At 3:30 p.m., a breach formed on a dam holding back iron ore waste. Operations to drain the reservoir were initiated, but the structure ruptured at 4:20 p.m. The forebay drained completely into the valley downstream, which caused a second dam to rupture. A mudslide, evaluated at roughly 60 million tons, engulfed a village having a population of 620 inhabitants. The operator notified some residents by telephone, but the list was incomplete. The plant was not equipped with alarms, as dictated by the good practices observed within the activity. There was no plan established to alert nearby populations or to evacuate.
Nineteen dead and an ecological disaster
Regarding human lives, 19 people were killed, including two children, and 50 injured. The sludge, which the operator described as non-toxic, continued to spread along the Rio Doce. Several rivers were polluted, as well as protected natural areas. Millions of fish were killed. The pollution extended all the way to the Atlantic Ocean, 650 km away. The mouth of the river, known for its ecotourism and breeding area for a species of giant marine turtle, was also affected. 280,000 people were deprived of drinking water.
Structural weaknesses were to blame
Seismic shocks were recorded in the area on the day of the accident, but the link with the failure of these embankment dams has not been established. The dam was in the process of being elevated as it was at the limit of its capacities. Accident scenarios largely minimised the magnitude of the flow of residues in the event of a collapse: they were based on the construction height established in 2008, i.e. 45 m, although the dam was double that height on the day of the accident.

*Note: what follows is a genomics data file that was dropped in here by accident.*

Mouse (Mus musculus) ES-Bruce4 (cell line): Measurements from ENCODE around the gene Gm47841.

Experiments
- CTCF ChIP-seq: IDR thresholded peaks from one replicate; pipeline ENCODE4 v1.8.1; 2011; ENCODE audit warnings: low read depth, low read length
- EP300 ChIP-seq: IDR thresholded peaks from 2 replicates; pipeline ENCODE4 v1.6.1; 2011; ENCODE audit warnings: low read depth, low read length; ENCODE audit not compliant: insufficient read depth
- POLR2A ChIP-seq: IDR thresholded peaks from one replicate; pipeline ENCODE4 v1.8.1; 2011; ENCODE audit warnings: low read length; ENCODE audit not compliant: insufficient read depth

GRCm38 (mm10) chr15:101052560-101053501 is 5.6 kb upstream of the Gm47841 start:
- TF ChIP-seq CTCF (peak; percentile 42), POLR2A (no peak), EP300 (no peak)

Public opinion highlighted inadequate inspection of these installations by the authorities and the slow review process of the mining code, which had been under negotiation for several years. The government, which describes this event as “the biggest environmental disaster in the country,” suspended the operating license.
According to the press, the first dam had already experienced several technical incidents:
- April 2009; infiltrations up to 1 m in diameter were discovered, which had resulted in internal erosion of the structure. The reservoir was urgently emptied, and the dam was consolidated.
- 2010; the dam’s main gallery was buried by sand. The expansion joints had opened up, and a collapse and cracks were observed. The body of the dam was reinforced, the stormwater drainage system replaced, and the old galleries were filled in.
- 2013 to 2015; 4 resurgences appeared in the body of the dam. During this period, the operator increased its production by 37%, and thus also the height of the dam.
- July 2015; during the last inspection, a resurgence appeared on the right side. The drains installed to deal with the previous resurgences on the left-hand side were declared saturated. The piezometers indicated massive infiltrations in the dam’s structure.
Repairing the environmental damage
The government fined the operator 2 billion reals (450 M€) for the civil parties. It also initiated criminal proceedings against the operator for environmental crime and homicide. An agreement was signed March 2nd, 2016. The operator undertakes to pay € 5.6 billion to finance a 15-year program. Its objective is to repair the social and environmental damage caused by the disaster. In particular, the program includes the restoration of 40,000 hectares of permanent protection zones and 5,000 springs that were devastated in the river basin, and to safeguard wildlife.
In May 2016, the public prosecutor requested $43 billion from the structure’s owners. This legal action seeks to “fully” compensate for the human, economic and environmental damage caused by the tragedy.